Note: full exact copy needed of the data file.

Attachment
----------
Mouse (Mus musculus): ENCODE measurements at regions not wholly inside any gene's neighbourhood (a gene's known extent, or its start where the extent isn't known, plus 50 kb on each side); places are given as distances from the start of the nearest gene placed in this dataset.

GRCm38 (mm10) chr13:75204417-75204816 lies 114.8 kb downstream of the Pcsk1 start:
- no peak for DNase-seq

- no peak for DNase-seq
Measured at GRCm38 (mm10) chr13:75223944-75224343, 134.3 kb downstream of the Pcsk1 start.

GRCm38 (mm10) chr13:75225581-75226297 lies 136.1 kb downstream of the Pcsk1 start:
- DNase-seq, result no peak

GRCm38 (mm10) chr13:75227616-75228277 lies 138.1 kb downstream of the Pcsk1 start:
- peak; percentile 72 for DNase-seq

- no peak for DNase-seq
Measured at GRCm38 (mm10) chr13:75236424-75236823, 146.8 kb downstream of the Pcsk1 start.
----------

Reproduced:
Mouse (Mus musculus): ENCODE measurements at regions not wholly inside any gene's neighbourhood (a gene's known extent, or its start where the extent isn't known, plus 50 kb on each side); places are given as distances from the start of the nearest gene placed in this dataset.

GRCm38 (mm10) chr13:75204417-75204816 lies 114.8 kb downstream of the Pcsk1 start:
- no peak for DNase-seq

- no peak for DNase-seq
Measured at GRCm38 (mm10) chr13:75223944-75224343, 134.3 kb downstream of the Pcsk1 start.

GRCm38 (mm10) chr13:75225581-75226297 lies 136.1 kb downstream of the Pcsk1 start:
- DNase-seq, result no peak

GRCm38 (mm10) chr13:75227616-75228277 lies 138.1 kb downstream of the Pcsk1 start:
- peak; percentile 72 for DNase-seq

- no peak for DNase-seq
Measured at GRCm38 (mm10) chr13:75236424-75236823, 146.8 kb downstream of the Pcsk1 start.